A Time to Work (Part One)

My family is going on vacation without me.

This should not come as a surprise. For four consecutive summers my mom, dad, sister, brother-in-law, two nephews, and niece have packed their bags, loaded their cars and headed for Williamsburg, VA while my husband, my girls and I keep the fort here in Michigan.

It’s not that my family wants to enjoy their vacation without us. Quite the contrary, they would love for us to join them. However, for the past four years, my husband and I have been working hard to get our family business up and running. A vacation, of this magnitude, is simply more than we can afford during this season of our lives.

Let me clarify, a vacation of this magnitude is more than my husband can afford. Williamsburg is fourteen hours away from our home and business. Believe me; if I were to step away, the business would continue to run, just fine, but at this stage, my husband is a one man show. Due to the nature of his work he has to stay close to home, he has to keep things going.

So every year, about this time, I am plagued with the same difficult decision: should I stay or should I go.

Just yesterday, I sent a text to my friend: I’ve decided to stay, that is of course unless I decide to go! Such is the state of my brain for all of July and most of August.

The decision to either stay or go weighs heavy on my heart every year, and this year the tug to go and the struggle to make a decision seem stronger and more difficult than ever.

If I go with my family I am choosing to leave my husband. How can I leave him? How can I let him work and sacrifice, while the rest of us go play? Could I ever truly enjoy a vacation without him by my side?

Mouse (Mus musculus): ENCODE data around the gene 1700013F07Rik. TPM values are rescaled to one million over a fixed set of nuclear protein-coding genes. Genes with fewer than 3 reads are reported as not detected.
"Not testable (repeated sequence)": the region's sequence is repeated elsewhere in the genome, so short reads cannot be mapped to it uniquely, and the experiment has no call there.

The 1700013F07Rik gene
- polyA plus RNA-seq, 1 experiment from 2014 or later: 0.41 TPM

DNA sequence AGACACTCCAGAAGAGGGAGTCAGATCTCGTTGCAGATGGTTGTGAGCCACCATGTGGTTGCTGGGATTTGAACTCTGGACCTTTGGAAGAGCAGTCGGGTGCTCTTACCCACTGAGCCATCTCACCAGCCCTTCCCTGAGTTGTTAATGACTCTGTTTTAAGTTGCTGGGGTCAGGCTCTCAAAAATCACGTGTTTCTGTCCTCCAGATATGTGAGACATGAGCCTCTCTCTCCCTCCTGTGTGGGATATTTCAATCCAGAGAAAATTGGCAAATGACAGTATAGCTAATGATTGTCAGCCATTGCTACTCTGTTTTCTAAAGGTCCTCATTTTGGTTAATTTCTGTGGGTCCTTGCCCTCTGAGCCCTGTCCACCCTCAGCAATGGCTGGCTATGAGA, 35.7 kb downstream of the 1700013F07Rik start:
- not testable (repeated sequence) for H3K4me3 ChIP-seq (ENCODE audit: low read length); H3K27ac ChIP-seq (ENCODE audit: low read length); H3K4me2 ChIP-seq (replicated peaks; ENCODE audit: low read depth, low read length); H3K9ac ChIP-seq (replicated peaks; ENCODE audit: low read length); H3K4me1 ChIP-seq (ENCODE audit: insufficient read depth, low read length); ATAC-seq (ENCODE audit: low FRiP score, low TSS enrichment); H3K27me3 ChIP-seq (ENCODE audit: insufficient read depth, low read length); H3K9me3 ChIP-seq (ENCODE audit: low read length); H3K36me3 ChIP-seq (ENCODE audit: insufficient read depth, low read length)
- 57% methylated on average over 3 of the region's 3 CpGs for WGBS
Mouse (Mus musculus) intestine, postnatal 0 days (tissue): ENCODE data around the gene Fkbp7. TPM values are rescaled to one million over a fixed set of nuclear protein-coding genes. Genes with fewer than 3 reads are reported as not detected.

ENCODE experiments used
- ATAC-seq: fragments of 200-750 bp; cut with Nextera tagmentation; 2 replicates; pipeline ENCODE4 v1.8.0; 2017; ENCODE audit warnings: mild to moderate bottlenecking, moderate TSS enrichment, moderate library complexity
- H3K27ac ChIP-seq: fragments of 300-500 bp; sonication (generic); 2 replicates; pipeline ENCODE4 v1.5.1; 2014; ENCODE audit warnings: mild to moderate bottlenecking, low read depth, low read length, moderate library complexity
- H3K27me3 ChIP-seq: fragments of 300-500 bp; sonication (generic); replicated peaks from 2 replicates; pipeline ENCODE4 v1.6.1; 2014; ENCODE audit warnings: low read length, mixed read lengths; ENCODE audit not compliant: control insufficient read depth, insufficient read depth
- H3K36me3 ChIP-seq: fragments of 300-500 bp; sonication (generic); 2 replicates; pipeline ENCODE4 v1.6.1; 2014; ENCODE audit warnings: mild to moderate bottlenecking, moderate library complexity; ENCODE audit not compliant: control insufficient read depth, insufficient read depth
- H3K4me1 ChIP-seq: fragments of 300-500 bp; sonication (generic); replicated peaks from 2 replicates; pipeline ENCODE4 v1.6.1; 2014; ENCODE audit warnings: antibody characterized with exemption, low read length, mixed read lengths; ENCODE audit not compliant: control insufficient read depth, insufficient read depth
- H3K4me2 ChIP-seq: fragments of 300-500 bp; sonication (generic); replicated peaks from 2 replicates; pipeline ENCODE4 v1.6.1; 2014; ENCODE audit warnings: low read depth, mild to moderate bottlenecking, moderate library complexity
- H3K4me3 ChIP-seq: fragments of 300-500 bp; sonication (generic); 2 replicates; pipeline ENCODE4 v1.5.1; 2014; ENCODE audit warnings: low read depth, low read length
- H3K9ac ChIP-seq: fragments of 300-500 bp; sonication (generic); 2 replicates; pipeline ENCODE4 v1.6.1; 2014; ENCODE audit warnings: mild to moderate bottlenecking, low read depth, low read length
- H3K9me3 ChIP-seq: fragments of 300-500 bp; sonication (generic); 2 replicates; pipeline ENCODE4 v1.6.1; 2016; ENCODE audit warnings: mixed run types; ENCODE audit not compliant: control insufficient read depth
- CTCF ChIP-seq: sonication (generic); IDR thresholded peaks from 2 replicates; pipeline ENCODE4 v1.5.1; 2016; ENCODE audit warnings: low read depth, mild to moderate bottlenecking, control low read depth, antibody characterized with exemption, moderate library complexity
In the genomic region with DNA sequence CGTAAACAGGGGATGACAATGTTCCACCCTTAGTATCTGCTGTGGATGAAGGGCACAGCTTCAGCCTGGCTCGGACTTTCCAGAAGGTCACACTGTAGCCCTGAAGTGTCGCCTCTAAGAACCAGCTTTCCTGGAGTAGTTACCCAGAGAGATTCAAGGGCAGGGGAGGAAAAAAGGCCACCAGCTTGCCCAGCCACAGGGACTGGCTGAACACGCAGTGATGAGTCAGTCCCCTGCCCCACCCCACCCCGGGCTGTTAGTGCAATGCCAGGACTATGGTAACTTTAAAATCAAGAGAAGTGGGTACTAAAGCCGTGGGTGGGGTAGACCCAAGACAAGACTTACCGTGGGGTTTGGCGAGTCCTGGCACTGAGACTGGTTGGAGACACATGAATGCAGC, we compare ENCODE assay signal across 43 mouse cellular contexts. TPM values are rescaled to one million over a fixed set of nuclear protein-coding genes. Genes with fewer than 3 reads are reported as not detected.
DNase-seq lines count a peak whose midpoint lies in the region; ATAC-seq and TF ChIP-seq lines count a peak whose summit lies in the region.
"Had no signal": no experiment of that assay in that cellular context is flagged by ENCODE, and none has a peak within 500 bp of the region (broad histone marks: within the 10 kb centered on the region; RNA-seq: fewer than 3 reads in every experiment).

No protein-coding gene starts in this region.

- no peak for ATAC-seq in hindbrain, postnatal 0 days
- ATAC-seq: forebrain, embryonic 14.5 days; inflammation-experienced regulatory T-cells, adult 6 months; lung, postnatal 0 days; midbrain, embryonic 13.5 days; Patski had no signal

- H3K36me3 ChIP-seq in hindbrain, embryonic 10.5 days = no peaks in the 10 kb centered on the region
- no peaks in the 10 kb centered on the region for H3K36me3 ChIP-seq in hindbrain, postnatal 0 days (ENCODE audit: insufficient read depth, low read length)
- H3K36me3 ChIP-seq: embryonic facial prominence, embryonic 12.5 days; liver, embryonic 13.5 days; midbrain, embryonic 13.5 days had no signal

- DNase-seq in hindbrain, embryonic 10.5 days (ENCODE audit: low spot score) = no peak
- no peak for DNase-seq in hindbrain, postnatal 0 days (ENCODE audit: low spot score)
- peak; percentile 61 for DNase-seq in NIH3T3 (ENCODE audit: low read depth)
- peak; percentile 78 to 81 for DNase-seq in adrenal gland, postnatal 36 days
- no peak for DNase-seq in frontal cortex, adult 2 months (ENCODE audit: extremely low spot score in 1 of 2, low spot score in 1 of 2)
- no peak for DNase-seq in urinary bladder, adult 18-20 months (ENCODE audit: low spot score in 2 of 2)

If I stay home I feel like I’m missing on out on time that is precious to my family, my girls, and me.

As I sort through these questions and weigh my options I am beginning to realize that my struggle to make a decision is not about the vacation. It’s about desire, trust, and a heart divided.

In and of itself, my desire to be a part of my family’s vacation isn’t bad. I long for the beauty and tranquility I find whenever I have a chance to leave my everyday surroundings. I long for time with my mom and dad, my sister and her family. I long to see my girls enjoy playtime their cousins. I want the blessing, the glory, and the peace that this yearly trip to Williamsburg has come to represent.

While speaking with a friend last week the following words flew out of my mouth completely uninhibited, “I’m afraid that if I don’t take advantage of this chance to go, I’ll never get to enjoy this time with my family.”

I’m afraid? I’m afraid. Yes, that’s it, I thought.

I’m afraid to trust God with this desire for blessing, glory, and peace. I’m afraid to trust that my husband and I will ever be able to enjoy a vacation or time with the people we love. I’m afraid that our business will never grow big enough, strong enough, successful enough to support us.

These are my fears. I’m afraid to trust God with each of these things, and this is why the desire to join my family and go to Williamsburg is burning me whole.

Blessing, glory, peace. I don’t know about you, but to me, these three words mean a lot. They are exactly what I long for in a vacation and they are exactly what I struggle to believe God has for my family, for our business, for me.

With these things in mind, I knew that before I could make a decision, I needed to spend time with God. I needed to take my fears and desires to Him and seek His wisdom and truth.

Next week in a Time for Work (Part Two) I will share the amazing things God has shown me through our time together.

In the meantime, what represents blessing, glory, and peace to you? What things do you struggle to trust God with? What difficult decision are you struggling with or what makes your heart divided?

I’d love to hear from you.

4 thoughts on “A Time to Work (Part One)

  1. My business doesn’t allow me the time to take vacations either. At best, we can fit in a day trip here and there, but that’s been awhile, too. I hope that next summer will be different; at least, that’s my plan.

    • Thanks, Peter. It’s nice to know I’m not alone. My family of four enjoyed a day trip this week to Coopersville, MI where we rode an old-fashioned train. I think what counts most at the end of the day is that we took the time to make memories with our girls.

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